Ah, that amazing innate immunity and those equally amazing ways microbes respond to it! There seems to be no end of the variations in the choreography of host and parasite. Here are two intriguing versions of that dance.
Uropathogenic strains of E. coli evade the inflammatory response by a cunning bit of mimicry. In an infected host, the response starts with recognition of the invaders. It works this way: cells (from flies to humans) have receptors called TLRs or Toll-like receptors that recognize molecular components of microbes. TLRs are sensors through which the immune system recognizes the invaders and which set off the alarm reaction via signaling molecules called cytokines and chemokines. Inhibit the action of TLRs, and the invading organisms will escape harm.
According to a recent report, certain strains of E. coli make homologs of these receptors and use them to deceive the host cells. These bacteria secrete proteins that are similar in tertiary structure to the signaling domain of TLRs, thereby impeding the binding of adaptor proteins that are necessary to transduce the signal from the stimuli that set off the immune reaction. Most telling is that the TLR homolog is not carried by all E. coli strains. It is found in about 40% of those that cause kidney disease and in 20% of those causing bladder infection (cystitis), but is rare in fecal strains. The inflammatory response is more likely to matter in the kidney than in the bladder.
E. coli with mutations in that protein are less virulent in a mouse model of kidney infection, where they elicit reduced cytokine production. In addition, the protein in question is secreted. Thus, the bacteria can jam the signals in host cells while still at a distance from them, in advance of the actual invasion. Other agents, such as vaccinia virus, Salmonella, and Brucella, may well use a similar strategy. And one more thing: the authors propose that a drug known to inhibit protein secretion may turn out to be a new class of antibacterial agents.
The use of host cell features by pathogens is not news. What is news here is the suggestion that a host cell gene may have become integrated into a bacterial genome. There are scattered reports of eukaryotic genes being present in prokaryotes. Did the bacteria acquire a gene that functions in host defenses and turn it into a virulence factor? Given the close proximity of host and pathogen, one would expect that lateral gene transfer may well be rampant and that other such examples will be discovered. But this may not be right, and all that we are witnessing here may be a case of convergent evolution. Care to weigh in on this?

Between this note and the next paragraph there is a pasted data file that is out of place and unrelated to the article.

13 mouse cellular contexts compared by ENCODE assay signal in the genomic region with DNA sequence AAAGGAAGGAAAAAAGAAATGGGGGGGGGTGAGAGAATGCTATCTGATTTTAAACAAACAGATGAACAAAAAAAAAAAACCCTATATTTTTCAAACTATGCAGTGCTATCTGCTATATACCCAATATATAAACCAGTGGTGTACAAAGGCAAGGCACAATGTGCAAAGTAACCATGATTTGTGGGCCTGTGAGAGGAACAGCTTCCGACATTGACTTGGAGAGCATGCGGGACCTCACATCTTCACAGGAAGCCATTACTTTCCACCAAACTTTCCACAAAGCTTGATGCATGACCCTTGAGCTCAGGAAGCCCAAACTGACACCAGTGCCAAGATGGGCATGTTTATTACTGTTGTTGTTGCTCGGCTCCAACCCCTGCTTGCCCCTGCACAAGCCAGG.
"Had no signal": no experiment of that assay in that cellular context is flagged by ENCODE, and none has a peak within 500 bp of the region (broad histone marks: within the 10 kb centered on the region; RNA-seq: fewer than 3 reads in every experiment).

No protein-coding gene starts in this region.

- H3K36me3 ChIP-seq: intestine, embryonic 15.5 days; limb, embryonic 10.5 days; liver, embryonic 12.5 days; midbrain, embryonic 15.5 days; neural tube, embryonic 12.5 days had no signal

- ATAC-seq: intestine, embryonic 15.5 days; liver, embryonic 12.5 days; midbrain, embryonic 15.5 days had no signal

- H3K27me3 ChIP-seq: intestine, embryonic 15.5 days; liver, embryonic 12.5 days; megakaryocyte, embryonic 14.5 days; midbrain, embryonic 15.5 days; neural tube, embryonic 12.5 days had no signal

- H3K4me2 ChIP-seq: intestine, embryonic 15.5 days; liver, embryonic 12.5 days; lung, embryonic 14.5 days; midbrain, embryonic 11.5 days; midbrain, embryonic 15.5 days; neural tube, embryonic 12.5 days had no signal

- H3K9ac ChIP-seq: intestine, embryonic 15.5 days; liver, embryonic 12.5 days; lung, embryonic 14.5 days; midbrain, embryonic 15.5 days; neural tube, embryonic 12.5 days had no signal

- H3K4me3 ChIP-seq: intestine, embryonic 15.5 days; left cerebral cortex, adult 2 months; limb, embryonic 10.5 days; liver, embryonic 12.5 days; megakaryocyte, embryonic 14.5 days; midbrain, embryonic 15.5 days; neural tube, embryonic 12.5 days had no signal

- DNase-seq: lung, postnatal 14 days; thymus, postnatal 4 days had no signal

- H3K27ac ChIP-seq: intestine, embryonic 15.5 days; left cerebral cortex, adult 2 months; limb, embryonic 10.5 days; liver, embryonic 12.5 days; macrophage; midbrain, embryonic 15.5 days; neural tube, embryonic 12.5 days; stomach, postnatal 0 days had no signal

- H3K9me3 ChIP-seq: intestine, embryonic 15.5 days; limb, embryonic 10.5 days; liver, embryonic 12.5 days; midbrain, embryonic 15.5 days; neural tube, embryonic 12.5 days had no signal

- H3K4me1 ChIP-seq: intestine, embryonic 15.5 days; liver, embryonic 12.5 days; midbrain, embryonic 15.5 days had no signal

If you are highly resistant to the immune response and have to compete with more sensitive co-residents, you might as well set off a strong immune response, no? Salmonella in the intestine appear to do just that. This is indeed one tough hombre. It's one of the few bacteria that survives the chemical and enzymatic onslaught within the vacuole of a phagocyte, and it does well even in toilet bowls.
Demonstrating that S. enterica serovar Typhimurium exploits the inflammatory response to compete with other bacteria in the intestine required researchers from four countries and two continents. They used mice whose intestinal microflora had been greatly reduced by treatment with streptomycin. When the intestine was infected with S. enterica, the other bacteria had a hard time re-colonizing the gut. Avirulent Salmonella strains that don't set off inflammation don't keep out the normal intestinal bacteria. Also, in a mouse colitis model, S. enterica competed well with the intestinal flora. Avirulent mutants did not, but their colonization ability was restored if inflammation had been set off previously, as in mutant mice with inflammatory bowel disease or by co-infection with wild-type salmonella.
Instead of doing the competing themselves, these bacteria get the host to do it for them. In the authors' words: This reveals a new concept in infectious disease: in contrast to current thinking, inflammation is not always detrimental for the pathogen. And: These findings reveal a previously unrecognized strategy by which pathogenic bacteria overcome colonization resistance: abusing the host's inflammatory immune response to gain an edge against the normal microbial community of the gut. This represents a first step towards unravelling the molecular mechanisms underlying this three-way interaction of host, microbiota, and pathogens.